CHP Marijuana Summit focuses on dangers of impaired driving


Marijuana is legal in the State of California for recreational usage, but doing it and getting behind the wheel can be deadly.

On Monday, members of law enforcement throughout the state came to the Bay Area to focus on getting that message out to the public.

The legalization of marijuana in California and the impact on impaired driving is the focus of a marijuana traffic safety summit hosted by the California Highway Patrol in Dublin. 

CHP Officer Kristopher Borer says this is the first statewide joint law enforcement event focused on marijuana since its recreational use was legalized in 2018.

“Today, it’s about getting the community involved as well as out local agencies and educating everyone, trying to figure out what we can do to decrease the number of people driving while under the influence of marijuana,” Borer said.

Officer Borer says the importance of informing the public about the dangers of driving while under the influence of marijuana is the primary subject.

“Your judgment is impaired when you’re high or smoking marijuana and people don’t realize it because they do it on a regular basis when they are in their safe zone in their house, but once you’re in a car, you are in a deadly machine and you can hurt somebody, kill somebody,” Borer said. “It is very similar to alcohol. You are under the influence of a drug that is affecting your judgment.”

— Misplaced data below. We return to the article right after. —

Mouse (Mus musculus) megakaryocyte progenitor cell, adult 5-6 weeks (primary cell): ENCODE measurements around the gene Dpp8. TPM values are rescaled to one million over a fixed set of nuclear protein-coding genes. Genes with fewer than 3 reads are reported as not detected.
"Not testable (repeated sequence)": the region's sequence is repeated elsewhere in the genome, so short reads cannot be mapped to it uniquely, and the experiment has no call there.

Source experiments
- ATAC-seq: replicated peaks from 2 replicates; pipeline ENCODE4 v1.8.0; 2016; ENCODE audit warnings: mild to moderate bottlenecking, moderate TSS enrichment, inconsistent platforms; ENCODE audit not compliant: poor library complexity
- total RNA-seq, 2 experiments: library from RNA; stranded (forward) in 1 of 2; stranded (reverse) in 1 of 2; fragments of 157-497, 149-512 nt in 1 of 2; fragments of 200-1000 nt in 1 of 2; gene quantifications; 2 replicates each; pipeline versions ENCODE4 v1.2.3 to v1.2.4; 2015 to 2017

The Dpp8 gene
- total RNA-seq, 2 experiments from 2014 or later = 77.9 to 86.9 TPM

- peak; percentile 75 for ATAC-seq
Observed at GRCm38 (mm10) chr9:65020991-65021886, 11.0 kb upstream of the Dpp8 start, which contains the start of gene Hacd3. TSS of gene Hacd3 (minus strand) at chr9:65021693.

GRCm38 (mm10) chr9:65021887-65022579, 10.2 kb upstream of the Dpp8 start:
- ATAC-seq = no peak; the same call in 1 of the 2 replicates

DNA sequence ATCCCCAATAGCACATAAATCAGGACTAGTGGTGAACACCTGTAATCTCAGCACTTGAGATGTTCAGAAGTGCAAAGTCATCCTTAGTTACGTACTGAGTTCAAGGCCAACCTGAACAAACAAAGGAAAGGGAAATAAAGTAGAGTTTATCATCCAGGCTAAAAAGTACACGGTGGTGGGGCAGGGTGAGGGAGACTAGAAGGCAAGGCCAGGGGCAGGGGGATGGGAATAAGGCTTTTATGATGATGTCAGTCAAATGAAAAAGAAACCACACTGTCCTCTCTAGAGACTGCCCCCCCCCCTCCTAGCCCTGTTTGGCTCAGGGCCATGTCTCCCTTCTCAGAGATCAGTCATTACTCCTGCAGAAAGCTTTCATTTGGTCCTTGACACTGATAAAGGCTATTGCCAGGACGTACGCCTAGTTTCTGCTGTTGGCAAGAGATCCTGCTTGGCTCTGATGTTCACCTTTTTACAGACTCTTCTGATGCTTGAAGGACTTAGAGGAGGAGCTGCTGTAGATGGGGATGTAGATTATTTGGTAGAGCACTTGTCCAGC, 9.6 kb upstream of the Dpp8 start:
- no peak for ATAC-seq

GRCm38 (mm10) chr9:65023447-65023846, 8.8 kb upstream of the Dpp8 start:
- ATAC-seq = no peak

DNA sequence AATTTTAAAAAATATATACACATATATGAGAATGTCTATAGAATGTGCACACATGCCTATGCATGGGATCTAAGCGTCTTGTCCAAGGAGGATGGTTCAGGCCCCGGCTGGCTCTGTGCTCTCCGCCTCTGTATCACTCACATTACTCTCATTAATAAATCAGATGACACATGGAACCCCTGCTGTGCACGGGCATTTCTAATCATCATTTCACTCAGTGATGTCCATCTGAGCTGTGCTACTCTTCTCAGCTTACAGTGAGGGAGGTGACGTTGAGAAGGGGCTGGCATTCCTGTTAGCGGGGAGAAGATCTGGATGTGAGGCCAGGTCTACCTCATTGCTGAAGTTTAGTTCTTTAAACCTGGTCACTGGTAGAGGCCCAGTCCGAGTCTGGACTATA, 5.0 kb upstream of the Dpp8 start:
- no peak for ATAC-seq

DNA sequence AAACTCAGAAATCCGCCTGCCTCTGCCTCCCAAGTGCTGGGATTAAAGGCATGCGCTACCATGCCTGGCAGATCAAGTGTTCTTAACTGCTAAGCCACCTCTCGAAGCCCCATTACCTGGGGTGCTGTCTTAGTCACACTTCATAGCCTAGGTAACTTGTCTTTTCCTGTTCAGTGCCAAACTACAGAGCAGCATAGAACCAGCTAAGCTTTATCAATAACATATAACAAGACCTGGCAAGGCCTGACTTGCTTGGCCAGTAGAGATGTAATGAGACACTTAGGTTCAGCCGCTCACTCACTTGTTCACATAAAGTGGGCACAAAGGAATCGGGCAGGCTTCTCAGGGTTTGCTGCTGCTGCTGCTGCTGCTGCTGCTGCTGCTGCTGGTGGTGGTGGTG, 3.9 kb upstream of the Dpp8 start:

One of the presenters at the summit is Jennifer Knudsen. She is the Traffic Safety Resource prosecutor of Denver, Colorado.

She talks about the rise of impaired motorists driving under the influence of more than one drug.

“We’re just seeing more and more with marijuana but also with many drugs on board from many of the D.R.E. categories, on board which is obviously very dangerous,” Knudsen said. “Some drugs, we know generally what happens when you mix them, but a lot of people don’t even know what’s in their drugs. Where did they get them from? So obviously, that’s a whole nother issue.”

Believe it or not, the CHP says there are some members of the public who believe that recreational marijuana being legal means it is not against the law to drive while being high.

Officer Borer says that’s not the case. 

“Yes, it is against the law to drive under the influence of marijuana as well as alcohol or any drugs,” Borer said.



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